Let Barney's regular hourly wage be \(x\), then his Saturday wage will be \(2x\) and Alan's hourly wage will be \(1.5x\);
Let the # of hours Barney worked Monday through Friday be \(m\) and on Saturday be \(n\) and the # of hours Alan worked Monday through Friday be \(p\) and on Saturday be \(q\);
Given: \(xm+2xn=1.5x(p+q)\) and \(m+n=p+q\).
\(xm+2xn=1.5x(p+q)\) --> \(m+2n=1.5(m+n)\) --> \(m=n\) --> Barney worked the equal # of hours Monday-Friday and on Saturday.
The above directly tells us that II must be true (as Barney worked total non-zero # of hours and he worked an integer # of hours on any given day then he must have been worked at least one hour on Saturday.)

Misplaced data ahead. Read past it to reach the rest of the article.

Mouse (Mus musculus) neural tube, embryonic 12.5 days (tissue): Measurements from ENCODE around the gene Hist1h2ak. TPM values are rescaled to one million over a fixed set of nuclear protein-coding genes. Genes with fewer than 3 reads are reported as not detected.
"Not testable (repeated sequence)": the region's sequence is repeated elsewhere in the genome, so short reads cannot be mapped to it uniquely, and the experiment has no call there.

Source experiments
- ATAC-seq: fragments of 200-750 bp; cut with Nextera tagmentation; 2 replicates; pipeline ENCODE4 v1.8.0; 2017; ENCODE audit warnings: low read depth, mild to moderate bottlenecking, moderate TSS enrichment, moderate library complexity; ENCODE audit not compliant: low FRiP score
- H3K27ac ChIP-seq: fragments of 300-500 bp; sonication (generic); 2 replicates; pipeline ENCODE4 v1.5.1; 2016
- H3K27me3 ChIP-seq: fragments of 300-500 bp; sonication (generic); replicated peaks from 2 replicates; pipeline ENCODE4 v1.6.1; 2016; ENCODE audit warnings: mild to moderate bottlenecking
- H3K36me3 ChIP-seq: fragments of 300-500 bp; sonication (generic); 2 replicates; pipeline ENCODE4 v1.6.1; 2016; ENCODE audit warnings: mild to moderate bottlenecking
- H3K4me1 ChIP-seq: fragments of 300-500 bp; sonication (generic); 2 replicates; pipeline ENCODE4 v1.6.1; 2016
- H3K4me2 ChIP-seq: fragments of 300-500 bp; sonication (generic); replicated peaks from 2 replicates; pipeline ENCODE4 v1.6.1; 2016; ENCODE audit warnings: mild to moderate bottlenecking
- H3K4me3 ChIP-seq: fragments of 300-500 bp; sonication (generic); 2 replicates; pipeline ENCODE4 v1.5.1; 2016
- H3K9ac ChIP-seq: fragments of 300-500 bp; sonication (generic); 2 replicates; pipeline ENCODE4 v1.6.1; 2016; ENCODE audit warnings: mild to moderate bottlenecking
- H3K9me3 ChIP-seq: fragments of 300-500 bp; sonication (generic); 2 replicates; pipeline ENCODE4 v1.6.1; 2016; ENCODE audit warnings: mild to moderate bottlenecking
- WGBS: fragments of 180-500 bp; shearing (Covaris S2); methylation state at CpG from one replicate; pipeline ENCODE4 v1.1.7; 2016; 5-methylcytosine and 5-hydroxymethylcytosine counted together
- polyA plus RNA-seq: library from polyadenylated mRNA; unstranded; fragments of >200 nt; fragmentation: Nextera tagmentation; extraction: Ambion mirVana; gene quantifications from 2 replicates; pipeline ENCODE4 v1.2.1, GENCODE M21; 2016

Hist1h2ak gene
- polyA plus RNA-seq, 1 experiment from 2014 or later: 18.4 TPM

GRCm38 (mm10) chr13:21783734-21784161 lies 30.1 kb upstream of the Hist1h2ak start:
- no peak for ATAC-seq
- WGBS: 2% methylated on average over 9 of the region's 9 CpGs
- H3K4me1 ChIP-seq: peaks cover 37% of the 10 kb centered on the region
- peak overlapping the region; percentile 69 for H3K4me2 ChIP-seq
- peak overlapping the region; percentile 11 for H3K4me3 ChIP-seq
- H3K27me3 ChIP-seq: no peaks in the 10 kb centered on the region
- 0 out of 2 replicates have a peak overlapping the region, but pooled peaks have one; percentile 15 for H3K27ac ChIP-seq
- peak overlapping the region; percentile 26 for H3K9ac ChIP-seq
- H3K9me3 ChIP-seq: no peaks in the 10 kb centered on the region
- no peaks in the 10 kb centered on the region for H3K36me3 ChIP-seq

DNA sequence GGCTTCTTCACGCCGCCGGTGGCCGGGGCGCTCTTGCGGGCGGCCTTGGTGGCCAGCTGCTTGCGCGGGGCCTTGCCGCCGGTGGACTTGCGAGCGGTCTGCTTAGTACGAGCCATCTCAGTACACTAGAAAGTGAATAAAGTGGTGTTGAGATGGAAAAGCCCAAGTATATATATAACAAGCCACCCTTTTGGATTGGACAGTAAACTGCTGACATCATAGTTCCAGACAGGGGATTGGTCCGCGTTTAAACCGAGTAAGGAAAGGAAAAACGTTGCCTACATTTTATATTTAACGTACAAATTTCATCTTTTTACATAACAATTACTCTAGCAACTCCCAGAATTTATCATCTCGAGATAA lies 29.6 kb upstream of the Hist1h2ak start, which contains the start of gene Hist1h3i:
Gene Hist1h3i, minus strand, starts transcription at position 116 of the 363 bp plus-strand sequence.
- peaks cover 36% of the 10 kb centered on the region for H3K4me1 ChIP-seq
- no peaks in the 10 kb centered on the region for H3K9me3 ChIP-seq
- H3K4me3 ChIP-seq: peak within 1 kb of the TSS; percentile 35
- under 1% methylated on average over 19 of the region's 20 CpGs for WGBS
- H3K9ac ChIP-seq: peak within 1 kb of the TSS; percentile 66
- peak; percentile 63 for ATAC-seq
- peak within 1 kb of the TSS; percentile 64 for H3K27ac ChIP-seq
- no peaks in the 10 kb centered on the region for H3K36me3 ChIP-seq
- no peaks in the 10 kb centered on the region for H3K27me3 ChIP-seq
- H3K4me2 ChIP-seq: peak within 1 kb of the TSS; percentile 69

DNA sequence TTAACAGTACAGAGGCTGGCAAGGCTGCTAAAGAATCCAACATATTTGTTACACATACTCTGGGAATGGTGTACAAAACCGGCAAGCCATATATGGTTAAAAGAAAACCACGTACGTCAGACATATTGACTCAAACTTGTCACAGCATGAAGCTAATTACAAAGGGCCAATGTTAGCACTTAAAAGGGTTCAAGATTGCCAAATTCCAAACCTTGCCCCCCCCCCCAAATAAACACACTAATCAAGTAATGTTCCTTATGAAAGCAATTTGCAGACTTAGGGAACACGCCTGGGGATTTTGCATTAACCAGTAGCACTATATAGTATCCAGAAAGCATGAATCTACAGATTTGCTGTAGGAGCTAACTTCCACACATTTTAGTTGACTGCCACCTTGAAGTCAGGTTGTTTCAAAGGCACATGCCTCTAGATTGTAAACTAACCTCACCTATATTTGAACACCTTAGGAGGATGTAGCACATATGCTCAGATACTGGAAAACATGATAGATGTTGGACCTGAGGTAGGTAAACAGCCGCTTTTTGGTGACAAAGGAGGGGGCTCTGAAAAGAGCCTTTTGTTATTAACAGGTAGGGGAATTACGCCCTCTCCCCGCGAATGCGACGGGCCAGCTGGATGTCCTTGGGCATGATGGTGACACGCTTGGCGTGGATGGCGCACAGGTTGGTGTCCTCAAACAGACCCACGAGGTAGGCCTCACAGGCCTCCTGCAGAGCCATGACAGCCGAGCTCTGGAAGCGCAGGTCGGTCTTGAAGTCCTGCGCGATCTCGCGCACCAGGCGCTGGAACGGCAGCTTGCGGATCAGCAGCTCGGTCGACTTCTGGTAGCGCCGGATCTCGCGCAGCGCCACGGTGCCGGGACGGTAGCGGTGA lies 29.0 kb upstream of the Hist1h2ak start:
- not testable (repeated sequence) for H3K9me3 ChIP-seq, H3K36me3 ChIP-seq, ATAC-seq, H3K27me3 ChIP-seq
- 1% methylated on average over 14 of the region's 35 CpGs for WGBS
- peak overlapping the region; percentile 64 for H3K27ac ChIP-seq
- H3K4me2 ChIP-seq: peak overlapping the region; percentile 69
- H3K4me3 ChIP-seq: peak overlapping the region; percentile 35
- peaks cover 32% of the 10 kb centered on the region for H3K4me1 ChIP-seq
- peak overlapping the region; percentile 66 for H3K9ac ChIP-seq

As for I: Alan may have worked ALL his hours Monday through Friday so in this case this statement is not true (p=total>m). Alan also may have worked all his hours on Saturday. Or algebraically: there are any distribution possible between p and q, p=0 and q=total or p=total and q=0 or any other;
The above means that III is also not always true: if Alan worked all his hours on Saturday then he made all his money on Saturday thus he made more money on Saturday than Barney did.
Answer: B (II only).
But the above can also be done with much less algebra:As Alan and Barney worked the same # of hours and earned the same amount of money, then their hourly average wages must have been the same:
(average wage)=(total amount earned)/(# of hours worked). Now, Alan has constant hourly wage which is \(1.5*x\) and Barney's average (\(\frac{xm+2xn}{m+n}\)) to be equal to this he must have been worked the equal # of hours Monday-Friday and on Saturday, so \(m=n\).
Hope it's clear.
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